Wednesday, June 17, 2015

Portage Pass

f you can see the no see em’s are they still no see em’s? That was the question we pondered as we sat in the warm car with the windows rolled up, watching scores of the hungry pesky bugs looking for any opening so they could get at our blood.

 No See Um Resting On Alaska Spirea

We were stopped on the Portage side of the Anton Anderson Memorial Tunnel waiting for our turn to drive through to Passage Canal, the town of Whittier and the Portage Pass trail head.

The last few times I have traversed the tunnel it has been on a bike. Which means you have to wait until all the cars have gone, giving the bugs the advantage, you also get rained on by water dripping through the mountain, but the best part is staying between the rail road tracks and staying upright as you endure the wind from the huge ventilation fans that I am convinced whoever is watching the cameras turn on as soon as they see a motorcycle.
Just so you can be further cheated, on a bike you have to pay the same toll as a car, so today I am getting my $12.00 worth. Riding on on four wheels, climate controlled,  in a bug free motor car.
We pop out on the Prince William Sound side of the tunnel to find it is one of the 5 sunny warm nice days of the year hear,  and as a bonus the wind is blowing enough to keep all the bugs away. We stop at the outhouse and discover an antediluvian communication device.

Hello Can You Hear Me Now?

No instructions were with the device and after trying to send text messages we gave up and headed to the trail head.
From the trail head the trail climbs steadily towards the summit. From what I had read aboot the path I expected to be scampering over boulders, but the surface was mainly broken shale rocks, and in just a short ways behind us were excellent views of Passage Canal.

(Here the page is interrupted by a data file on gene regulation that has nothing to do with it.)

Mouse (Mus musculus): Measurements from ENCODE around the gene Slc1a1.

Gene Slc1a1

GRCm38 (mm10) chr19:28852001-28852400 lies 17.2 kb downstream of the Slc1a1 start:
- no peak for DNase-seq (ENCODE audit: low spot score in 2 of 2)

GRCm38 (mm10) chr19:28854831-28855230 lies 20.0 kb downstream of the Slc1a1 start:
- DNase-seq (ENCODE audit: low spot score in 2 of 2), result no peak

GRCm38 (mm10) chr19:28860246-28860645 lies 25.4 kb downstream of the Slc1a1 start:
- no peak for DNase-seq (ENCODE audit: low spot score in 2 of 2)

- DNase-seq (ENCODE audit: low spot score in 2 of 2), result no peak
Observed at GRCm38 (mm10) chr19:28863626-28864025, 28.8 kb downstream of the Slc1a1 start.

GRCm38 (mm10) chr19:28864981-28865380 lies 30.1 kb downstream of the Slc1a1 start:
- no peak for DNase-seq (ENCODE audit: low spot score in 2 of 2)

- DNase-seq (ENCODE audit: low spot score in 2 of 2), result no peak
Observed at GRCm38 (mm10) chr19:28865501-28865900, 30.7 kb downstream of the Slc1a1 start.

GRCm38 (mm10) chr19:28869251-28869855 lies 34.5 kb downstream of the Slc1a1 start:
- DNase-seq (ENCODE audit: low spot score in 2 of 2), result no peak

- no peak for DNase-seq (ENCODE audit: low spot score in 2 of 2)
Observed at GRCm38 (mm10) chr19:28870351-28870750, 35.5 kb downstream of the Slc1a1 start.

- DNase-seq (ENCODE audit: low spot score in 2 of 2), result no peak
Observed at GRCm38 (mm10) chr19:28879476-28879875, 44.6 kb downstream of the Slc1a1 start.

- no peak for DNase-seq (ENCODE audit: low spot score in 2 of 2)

Passage Canal And The Town Of Whittier

Along the path salmon berries are plentiful and were just blooming. Rose hips, wild geranium, goats beard and of course devils club and cows parsnip are all just a step off the trail.

Not Even Ripe Salmon Berry and Blossom

At the summit the goal of the hike, is a view of the remains of Portage Glacier.

This picture is from a 1978 Alaska calendar. Back then Portage Glacier went clear around the corner from where its face is today. The glacier was visible from the visitor center and the lake was usually filled with ice bergs.
Portage Glacier  Today
Today the face has retreated all the way around the corner, and can no longer be seen from the visitor center. Ice bergs are rare.  Climate change is real in spite of our congressional delegations denial, but then they work for the koch brothers not Alaskans.

We turned around at the summit but the trail meanders through brush to portage lake and must end directly across from the face of the glacier. Next time…
Well next time I will take a closer look....

No comments:

Post a Comment